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Fragment of a medieval bone ring.
Object number MEL337
Seal, with a fragment of a late 16th century document attached
This wax seal is the common seal of the Chapter-Melrose and has been detached from a later 16th century document.
Object number MEL345
Spectacle frame fragment
Bone was used to make this piece of frame, once part of a pair of rivet spectacles.
Object number MEL354
Up to 1916, this headstone was being used as a gatepost near Kirkmadrine, Dumfries and Galloway.
Object number KMD001
Double effigy - Walter Stewart 1st Earl of Menteith and Countess Mary
The couple shown in a last embrace in this double effigy are thought to be Walter Stewart, 1st Earl of Menteith, and his wife Mary – who was Countess of Menteith in her own right.
Object number INCM001
St Andrews Sarcophagus - main panel
Experts still debate the exact form and purpose of this object in St Andrews Cathedral.
Object number SAC543a
Shaft of a free-standing cross
What remains of this great cross is a richly carved shaft featuring elements of Pictish and Biblical imagery.
Object number SAC558
Broken in two parts this is typical of the cross slabs found at St Andrews Cathedral.
Object number SAC560
Medieval jug with applied face mask, plaited beard, pellets and incised decoration.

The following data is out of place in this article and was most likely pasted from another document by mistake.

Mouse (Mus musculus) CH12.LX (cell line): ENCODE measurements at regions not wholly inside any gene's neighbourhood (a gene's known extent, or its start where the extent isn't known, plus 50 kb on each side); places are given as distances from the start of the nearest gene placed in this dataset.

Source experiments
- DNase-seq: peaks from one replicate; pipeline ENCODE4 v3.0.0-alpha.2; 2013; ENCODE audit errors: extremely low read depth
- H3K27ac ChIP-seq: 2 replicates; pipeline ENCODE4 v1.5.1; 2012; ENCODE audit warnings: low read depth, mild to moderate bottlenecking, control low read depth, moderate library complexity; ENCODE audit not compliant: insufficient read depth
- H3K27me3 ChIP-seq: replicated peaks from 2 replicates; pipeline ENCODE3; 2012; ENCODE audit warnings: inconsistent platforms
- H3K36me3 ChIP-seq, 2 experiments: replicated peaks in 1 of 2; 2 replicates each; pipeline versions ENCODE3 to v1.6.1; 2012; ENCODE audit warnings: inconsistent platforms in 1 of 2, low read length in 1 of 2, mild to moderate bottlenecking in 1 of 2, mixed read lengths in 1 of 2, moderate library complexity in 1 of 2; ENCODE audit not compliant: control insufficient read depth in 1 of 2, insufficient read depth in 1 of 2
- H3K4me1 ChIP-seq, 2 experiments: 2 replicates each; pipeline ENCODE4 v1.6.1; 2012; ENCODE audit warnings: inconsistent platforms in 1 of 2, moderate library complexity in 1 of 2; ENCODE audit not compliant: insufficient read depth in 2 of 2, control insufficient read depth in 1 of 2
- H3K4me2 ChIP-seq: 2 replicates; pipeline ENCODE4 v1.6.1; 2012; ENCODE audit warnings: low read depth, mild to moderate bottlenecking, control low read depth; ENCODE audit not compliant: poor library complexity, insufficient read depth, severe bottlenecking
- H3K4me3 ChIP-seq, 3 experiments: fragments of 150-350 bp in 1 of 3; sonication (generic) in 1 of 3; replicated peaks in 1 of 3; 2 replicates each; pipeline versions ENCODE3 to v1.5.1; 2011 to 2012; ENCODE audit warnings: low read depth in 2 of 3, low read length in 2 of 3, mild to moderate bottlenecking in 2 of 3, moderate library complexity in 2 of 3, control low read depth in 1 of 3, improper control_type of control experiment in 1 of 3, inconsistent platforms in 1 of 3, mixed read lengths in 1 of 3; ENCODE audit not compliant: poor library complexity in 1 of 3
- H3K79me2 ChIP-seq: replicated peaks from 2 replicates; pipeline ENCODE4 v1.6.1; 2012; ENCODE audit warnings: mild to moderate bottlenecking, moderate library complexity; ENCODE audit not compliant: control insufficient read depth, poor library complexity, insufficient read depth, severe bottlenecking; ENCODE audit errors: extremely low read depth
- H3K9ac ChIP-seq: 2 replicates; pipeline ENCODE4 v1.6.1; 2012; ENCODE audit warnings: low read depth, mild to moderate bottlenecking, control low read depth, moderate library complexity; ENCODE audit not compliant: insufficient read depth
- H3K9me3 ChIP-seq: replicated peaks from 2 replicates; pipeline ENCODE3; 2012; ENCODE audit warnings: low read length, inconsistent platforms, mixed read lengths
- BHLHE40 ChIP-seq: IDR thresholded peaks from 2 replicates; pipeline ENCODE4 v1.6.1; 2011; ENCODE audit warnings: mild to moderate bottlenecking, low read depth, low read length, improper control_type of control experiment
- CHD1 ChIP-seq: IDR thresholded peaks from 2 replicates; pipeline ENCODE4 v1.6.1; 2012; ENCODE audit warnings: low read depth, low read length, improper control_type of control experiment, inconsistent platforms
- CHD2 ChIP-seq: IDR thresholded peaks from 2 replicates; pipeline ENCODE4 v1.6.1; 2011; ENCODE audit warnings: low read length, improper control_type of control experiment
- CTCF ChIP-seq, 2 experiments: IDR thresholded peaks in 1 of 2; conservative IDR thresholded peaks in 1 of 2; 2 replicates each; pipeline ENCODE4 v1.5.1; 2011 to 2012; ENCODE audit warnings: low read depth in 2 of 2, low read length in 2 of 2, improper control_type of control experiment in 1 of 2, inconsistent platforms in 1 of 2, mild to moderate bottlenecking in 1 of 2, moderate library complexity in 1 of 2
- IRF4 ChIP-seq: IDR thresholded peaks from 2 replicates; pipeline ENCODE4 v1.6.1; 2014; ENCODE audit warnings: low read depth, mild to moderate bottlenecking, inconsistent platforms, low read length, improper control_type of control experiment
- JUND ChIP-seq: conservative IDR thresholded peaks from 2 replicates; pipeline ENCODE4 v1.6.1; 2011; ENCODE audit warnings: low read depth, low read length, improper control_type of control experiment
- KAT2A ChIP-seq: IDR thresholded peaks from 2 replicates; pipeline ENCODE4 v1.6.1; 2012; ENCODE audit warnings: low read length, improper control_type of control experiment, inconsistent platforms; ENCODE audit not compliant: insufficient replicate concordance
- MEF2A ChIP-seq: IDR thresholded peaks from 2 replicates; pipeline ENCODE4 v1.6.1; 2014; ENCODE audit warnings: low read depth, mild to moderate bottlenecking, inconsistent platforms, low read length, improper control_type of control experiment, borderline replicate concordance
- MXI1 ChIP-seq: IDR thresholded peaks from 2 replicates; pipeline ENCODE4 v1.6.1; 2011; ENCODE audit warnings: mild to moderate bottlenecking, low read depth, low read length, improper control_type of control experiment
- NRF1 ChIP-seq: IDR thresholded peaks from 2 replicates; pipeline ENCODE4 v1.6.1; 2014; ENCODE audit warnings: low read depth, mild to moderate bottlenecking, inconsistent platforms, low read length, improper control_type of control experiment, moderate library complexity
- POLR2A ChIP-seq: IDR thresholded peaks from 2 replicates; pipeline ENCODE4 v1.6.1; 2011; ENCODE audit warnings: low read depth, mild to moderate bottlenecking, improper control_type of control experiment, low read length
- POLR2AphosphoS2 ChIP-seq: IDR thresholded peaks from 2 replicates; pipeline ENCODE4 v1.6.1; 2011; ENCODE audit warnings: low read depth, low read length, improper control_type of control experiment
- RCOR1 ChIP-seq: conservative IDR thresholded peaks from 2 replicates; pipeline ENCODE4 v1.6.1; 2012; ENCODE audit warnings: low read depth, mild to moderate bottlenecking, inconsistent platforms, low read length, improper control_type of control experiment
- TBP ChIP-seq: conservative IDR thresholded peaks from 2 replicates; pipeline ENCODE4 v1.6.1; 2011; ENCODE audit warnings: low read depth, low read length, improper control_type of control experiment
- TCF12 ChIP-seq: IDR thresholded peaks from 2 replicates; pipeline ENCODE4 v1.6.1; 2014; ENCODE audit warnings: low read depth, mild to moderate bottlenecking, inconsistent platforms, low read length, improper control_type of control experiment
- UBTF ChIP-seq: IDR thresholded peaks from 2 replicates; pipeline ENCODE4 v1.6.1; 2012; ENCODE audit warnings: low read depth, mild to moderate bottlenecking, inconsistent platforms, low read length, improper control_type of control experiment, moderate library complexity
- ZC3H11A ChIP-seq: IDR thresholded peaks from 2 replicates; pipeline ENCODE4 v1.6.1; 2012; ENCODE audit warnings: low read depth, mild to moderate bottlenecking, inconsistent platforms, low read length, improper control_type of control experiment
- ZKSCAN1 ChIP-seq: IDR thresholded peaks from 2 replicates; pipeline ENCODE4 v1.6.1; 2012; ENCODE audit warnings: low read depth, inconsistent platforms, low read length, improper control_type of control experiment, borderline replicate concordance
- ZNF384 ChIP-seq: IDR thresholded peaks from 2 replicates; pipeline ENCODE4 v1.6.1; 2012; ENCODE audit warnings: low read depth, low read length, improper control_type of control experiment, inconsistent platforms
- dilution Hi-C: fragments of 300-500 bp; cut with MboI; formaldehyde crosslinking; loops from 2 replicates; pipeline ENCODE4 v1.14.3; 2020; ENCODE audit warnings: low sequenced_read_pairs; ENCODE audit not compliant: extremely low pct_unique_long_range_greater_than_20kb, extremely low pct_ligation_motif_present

Object number SAC312
Copper alloy disc
Possibly from the top of a medieval lantern, this copper alloy disc is decorated with hammered repousse decoration.
Object number CAER020
Copper alloy sheet
This decorative plate once formed the back of a composite strap end.
Object number CAER025
Copper alloy pendent
Pendants like this are thought to have been suspended from horse harnesses in late medieval times.
Object number CAER032
This arrow was probably used for hunting large animals such as deer.
Object number CAER057
Keys with bow handles shaped like this were in common use around the 1400s.
Object number CAER125
This type of blade would have been used for a woodman's axe.
Object number CAER137
Known as a bearded axe, its splayed blade shape was designed to maximise the cutting edge and minimise its overall weight.
Object number CAER150
Of unknown function, this chain could have been used to suspend a cooking pot.
Object number CAER155
The uneven punched pattern on this thimble suggest it was handmade some time before 1620 when machines were more often used.
Object number CAER160
The heart motif and letters on this double-sided comb suggest it was perhaps a love token.
Object number CAER175
Double-sided birchwood comb of a type commonly used from the 1400s to 1500s century.Recovered from the moat during excavations at Caerlaverock Castle, Dumfries and Galloway, 1955-1966.
Object number CAER176